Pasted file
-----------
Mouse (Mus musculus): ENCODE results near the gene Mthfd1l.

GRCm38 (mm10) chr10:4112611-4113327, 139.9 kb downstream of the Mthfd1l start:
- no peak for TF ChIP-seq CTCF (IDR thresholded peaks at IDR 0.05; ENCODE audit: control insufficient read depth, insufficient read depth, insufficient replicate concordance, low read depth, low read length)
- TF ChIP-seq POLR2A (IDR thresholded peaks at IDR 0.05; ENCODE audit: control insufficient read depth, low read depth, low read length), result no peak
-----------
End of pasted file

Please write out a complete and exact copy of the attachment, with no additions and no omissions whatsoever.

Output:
Mouse (Mus musculus): ENCODE results near the gene Mthfd1l.

GRCm38 (mm10) chr10:4112611-4113327, 139.9 kb downstream of the Mthfd1l start:
- no peak for TF ChIP-seq CTCF (IDR thresholded peaks at IDR 0.05; ENCODE audit: control insufficient read depth, insufficient read depth, insufficient replicate concordance, low read depth, low read length)
- TF ChIP-seq POLR2A (IDR thresholded peaks at IDR 0.05; ENCODE audit: control insufficient read depth, low read depth, low read length), result no peak